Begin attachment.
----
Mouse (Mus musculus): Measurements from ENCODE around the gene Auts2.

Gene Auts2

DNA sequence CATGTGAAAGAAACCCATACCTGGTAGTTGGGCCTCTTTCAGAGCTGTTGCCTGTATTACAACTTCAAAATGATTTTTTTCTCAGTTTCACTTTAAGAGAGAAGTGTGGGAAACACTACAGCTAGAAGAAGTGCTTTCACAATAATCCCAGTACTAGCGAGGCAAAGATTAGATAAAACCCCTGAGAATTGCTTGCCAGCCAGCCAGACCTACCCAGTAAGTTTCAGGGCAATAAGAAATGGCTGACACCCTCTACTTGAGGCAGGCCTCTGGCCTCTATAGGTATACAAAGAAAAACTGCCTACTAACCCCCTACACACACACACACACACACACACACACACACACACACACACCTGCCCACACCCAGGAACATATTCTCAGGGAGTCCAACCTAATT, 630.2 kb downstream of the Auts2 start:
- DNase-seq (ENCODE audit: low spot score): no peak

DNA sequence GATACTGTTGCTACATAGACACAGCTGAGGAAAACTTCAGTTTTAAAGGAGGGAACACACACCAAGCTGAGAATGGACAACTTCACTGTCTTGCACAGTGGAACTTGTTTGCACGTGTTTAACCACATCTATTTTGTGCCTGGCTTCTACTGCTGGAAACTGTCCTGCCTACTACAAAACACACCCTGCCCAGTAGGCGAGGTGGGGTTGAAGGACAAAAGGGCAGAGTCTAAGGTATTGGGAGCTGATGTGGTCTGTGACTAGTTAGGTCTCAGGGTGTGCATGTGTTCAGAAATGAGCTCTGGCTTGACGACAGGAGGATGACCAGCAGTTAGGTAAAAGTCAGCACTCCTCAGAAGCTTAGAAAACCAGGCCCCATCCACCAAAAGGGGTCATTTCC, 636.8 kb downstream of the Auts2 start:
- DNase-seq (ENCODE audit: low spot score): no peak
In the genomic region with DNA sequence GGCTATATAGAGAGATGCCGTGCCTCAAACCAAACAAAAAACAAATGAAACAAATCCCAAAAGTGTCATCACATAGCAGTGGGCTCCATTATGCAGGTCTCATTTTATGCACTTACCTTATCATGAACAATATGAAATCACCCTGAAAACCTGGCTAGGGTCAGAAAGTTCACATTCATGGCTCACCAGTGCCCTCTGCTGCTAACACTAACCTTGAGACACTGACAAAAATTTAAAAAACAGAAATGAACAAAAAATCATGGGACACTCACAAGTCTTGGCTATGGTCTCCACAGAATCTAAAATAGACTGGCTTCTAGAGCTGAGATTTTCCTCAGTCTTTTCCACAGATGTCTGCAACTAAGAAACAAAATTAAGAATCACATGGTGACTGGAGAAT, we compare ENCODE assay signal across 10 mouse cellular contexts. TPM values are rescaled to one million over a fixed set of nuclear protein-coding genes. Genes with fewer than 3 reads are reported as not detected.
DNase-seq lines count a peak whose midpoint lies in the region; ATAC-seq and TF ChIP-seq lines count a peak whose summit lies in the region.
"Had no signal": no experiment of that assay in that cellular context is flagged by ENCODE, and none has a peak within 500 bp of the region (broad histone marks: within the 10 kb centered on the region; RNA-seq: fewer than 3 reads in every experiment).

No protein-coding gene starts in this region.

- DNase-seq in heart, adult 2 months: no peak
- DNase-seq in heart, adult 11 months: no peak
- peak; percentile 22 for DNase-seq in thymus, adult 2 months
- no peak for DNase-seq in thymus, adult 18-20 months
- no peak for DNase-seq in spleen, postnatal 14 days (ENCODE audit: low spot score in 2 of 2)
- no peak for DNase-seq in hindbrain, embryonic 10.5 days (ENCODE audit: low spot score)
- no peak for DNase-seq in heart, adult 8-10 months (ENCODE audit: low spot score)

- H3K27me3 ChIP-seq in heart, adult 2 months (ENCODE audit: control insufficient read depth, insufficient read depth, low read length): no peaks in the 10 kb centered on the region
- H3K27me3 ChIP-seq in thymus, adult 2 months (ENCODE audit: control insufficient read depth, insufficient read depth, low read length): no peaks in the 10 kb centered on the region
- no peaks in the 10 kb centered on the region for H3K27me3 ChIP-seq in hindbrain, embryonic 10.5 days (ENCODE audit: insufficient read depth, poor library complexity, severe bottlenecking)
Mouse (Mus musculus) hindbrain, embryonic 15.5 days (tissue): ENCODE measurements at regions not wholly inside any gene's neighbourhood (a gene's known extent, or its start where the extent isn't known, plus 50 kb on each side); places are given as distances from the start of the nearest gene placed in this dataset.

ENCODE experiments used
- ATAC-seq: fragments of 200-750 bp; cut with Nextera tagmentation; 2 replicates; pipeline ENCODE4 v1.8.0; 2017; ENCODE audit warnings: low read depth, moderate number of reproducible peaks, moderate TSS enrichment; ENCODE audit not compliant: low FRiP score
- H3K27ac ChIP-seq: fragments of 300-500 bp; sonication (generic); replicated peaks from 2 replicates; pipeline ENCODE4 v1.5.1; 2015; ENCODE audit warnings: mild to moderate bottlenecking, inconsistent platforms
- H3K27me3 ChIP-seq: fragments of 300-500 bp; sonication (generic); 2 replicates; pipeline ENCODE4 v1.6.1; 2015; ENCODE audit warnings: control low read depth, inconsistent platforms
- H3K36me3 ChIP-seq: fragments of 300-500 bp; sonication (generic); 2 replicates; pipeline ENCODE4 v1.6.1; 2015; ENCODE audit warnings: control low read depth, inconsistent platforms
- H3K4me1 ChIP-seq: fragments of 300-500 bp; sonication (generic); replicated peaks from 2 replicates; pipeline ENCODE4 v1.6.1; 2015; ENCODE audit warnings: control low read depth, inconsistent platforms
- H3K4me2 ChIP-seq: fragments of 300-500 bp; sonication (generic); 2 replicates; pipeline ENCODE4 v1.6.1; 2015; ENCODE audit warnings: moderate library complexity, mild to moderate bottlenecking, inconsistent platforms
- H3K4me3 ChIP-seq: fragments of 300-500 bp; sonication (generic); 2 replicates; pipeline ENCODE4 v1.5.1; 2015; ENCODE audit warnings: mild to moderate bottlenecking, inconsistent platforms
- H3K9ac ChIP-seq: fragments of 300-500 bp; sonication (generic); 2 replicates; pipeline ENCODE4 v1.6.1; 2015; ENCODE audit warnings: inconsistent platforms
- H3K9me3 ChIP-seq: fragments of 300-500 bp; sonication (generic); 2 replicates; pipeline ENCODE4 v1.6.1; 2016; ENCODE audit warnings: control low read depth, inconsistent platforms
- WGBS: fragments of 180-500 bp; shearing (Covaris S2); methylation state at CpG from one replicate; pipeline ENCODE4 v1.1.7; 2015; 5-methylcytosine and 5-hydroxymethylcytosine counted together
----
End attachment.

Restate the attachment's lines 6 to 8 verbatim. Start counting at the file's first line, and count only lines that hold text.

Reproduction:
- DNase-seq (ENCODE audit: low spot score): no peak
In the genomic region with DNA sequence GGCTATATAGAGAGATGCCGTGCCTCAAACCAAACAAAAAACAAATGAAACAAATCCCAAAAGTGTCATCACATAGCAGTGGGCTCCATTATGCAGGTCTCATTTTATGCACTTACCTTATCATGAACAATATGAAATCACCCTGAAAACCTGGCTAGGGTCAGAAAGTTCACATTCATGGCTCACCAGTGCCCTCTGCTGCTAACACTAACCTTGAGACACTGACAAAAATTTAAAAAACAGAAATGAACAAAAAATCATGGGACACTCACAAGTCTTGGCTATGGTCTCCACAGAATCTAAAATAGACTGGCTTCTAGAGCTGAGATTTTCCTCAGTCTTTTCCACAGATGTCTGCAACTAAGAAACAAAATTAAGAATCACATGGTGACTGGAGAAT, we compare ENCODE assay signal across 10 mouse cellular contexts. TPM values are rescaled to one million over a fixed set of nuclear protein-coding genes. Genes with fewer than 3 reads are reported as not detected.
DNase-seq lines count a peak whose midpoint lies in the region; ATAC-seq and TF ChIP-seq lines count a peak whose summit lies in the region.